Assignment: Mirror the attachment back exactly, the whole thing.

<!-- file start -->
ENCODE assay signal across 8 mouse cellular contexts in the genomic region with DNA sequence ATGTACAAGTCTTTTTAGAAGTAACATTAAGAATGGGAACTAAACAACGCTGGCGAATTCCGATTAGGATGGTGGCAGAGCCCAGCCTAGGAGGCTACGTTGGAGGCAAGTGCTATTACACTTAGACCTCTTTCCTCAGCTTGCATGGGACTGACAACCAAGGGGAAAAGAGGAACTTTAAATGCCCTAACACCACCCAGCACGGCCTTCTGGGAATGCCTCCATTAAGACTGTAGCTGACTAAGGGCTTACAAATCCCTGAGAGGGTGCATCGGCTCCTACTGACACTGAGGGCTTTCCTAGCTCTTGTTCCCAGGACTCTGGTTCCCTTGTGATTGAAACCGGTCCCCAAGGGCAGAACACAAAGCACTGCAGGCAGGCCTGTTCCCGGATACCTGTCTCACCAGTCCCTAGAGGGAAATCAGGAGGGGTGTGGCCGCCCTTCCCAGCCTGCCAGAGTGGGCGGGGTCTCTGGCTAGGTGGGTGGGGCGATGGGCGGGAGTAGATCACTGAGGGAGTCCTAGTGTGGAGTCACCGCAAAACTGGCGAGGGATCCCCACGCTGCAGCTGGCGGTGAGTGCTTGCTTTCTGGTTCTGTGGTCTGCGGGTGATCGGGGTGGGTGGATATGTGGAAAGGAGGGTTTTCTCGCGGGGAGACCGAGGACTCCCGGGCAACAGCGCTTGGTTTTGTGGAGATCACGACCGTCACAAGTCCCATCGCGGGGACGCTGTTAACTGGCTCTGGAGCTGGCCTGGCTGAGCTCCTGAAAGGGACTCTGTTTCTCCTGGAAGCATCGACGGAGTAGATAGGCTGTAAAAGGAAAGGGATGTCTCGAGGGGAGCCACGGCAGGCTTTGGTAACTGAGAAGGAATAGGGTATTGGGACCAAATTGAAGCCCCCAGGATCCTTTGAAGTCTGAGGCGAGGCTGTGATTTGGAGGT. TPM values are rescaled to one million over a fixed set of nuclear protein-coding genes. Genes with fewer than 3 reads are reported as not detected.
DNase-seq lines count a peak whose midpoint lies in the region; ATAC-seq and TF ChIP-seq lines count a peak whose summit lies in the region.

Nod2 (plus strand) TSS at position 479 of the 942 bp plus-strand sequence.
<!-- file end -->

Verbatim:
ENCODE assay signal across 8 mouse cellular contexts in the genomic region with DNA sequence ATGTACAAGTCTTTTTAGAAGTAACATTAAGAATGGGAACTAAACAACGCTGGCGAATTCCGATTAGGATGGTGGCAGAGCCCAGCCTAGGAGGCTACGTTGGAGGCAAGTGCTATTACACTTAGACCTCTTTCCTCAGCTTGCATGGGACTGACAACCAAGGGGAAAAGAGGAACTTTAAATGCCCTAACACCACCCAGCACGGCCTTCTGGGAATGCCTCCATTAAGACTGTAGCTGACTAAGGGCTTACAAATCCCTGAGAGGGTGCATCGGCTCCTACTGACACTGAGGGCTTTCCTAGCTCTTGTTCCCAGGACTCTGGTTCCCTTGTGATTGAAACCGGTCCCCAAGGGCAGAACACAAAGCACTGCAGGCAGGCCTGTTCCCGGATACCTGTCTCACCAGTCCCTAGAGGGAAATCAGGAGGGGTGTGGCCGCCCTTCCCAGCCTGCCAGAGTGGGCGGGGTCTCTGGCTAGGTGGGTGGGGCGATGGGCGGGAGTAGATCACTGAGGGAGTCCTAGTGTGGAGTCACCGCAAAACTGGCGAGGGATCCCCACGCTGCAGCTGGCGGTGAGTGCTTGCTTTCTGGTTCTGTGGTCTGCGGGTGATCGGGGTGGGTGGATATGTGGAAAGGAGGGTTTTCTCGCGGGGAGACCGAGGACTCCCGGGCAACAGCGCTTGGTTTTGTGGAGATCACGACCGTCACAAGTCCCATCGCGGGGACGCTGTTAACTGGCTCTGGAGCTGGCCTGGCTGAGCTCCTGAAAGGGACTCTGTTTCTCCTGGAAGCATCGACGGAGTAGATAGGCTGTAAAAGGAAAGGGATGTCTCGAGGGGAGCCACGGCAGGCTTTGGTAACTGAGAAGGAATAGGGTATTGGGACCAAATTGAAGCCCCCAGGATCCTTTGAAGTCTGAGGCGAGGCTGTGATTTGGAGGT. TPM values are rescaled to one million over a fixed set of nuclear protein-coding genes. Genes with fewer than 3 reads are reported as not detected.
DNase-seq lines count a peak whose midpoint lies in the region; ATAC-seq and TF ChIP-seq lines count a peak whose summit lies in the region.

Nod2 (plus strand) TSS at position 479 of the 942 bp plus-strand sequence.